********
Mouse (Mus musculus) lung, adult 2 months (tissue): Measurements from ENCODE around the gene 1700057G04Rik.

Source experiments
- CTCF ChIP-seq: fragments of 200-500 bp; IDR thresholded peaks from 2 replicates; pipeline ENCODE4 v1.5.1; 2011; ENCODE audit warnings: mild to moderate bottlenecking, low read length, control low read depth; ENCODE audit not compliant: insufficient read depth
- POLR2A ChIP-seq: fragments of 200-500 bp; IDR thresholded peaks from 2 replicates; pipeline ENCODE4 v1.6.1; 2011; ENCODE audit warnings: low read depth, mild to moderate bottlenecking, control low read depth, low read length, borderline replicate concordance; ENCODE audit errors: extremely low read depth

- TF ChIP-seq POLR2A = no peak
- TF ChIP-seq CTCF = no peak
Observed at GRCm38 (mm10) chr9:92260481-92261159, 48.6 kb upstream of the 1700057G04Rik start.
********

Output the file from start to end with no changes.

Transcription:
Mouse (Mus musculus) lung, adult 2 months (tissue): Measurements from ENCODE around the gene 1700057G04Rik.

Source experiments
- CTCF ChIP-seq: fragments of 200-500 bp; IDR thresholded peaks from 2 replicates; pipeline ENCODE4 v1.5.1; 2011; ENCODE audit warnings: mild to moderate bottlenecking, low read length, control low read depth; ENCODE audit not compliant: insufficient read depth
- POLR2A ChIP-seq: fragments of 200-500 bp; IDR thresholded peaks from 2 replicates; pipeline ENCODE4 v1.6.1; 2011; ENCODE audit warnings: low read depth, mild to moderate bottlenecking, control low read depth, low read length, borderline replicate concordance; ENCODE audit errors: extremely low read depth

- TF ChIP-seq POLR2A = no peak
- TF ChIP-seq CTCF = no peak
Observed at GRCm38 (mm10) chr9:92260481-92261159, 48.6 kb upstream of the 1700057G04Rik start.